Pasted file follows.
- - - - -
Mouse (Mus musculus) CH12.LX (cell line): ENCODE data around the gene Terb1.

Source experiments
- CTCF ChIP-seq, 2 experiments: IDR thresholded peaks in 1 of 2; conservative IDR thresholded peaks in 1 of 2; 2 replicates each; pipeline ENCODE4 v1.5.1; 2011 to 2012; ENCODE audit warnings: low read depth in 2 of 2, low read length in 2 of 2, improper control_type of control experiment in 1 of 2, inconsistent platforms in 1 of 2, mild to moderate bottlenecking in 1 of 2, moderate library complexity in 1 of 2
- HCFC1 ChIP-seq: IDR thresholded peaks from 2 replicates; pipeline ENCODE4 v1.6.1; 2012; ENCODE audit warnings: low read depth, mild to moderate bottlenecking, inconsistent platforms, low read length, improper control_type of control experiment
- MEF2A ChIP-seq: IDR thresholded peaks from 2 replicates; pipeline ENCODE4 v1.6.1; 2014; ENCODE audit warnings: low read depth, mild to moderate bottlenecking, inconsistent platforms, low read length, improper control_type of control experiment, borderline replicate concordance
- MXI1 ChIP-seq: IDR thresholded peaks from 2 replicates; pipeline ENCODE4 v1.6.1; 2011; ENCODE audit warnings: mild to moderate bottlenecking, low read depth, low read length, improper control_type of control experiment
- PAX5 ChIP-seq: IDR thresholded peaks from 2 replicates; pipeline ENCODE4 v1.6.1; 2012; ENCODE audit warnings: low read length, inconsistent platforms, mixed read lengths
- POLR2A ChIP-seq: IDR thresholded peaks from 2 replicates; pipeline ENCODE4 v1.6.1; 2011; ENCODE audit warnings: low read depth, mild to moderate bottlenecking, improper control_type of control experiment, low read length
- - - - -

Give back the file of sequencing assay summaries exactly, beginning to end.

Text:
Mouse (Mus musculus) CH12.LX (cell line): ENCODE data around the gene Terb1.

Source experiments
- CTCF ChIP-seq, 2 experiments: IDR thresholded peaks in 1 of 2; conservative IDR thresholded peaks in 1 of 2; 2 replicates each; pipeline ENCODE4 v1.5.1; 2011 to 2012; ENCODE audit warnings: low read depth in 2 of 2, low read length in 2 of 2, improper control_type of control experiment in 1 of 2, inconsistent platforms in 1 of 2, mild to moderate bottlenecking in 1 of 2, moderate library complexity in 1 of 2
- HCFC1 ChIP-seq: IDR thresholded peaks from 2 replicates; pipeline ENCODE4 v1.6.1; 2012; ENCODE audit warnings: low read depth, mild to moderate bottlenecking, inconsistent platforms, low read length, improper control_type of control experiment
- MEF2A ChIP-seq: IDR thresholded peaks from 2 replicates; pipeline ENCODE4 v1.6.1; 2014; ENCODE audit warnings: low read depth, mild to moderate bottlenecking, inconsistent platforms, low read length, improper control_type of control experiment, borderline replicate concordance
- MXI1 ChIP-seq: IDR thresholded peaks from 2 replicates; pipeline ENCODE4 v1.6.1; 2011; ENCODE audit warnings: mild to moderate bottlenecking, low read depth, low read length, improper control_type of control experiment
- PAX5 ChIP-seq: IDR thresholded peaks from 2 replicates; pipeline ENCODE4 v1.6.1; 2012; ENCODE audit warnings: low read length, inconsistent platforms, mixed read lengths
- POLR2A ChIP-seq: IDR thresholded peaks from 2 replicates; pipeline ENCODE4 v1.6.1; 2011; ENCODE audit warnings: low read depth, mild to moderate bottlenecking, improper control_type of control experiment, low read length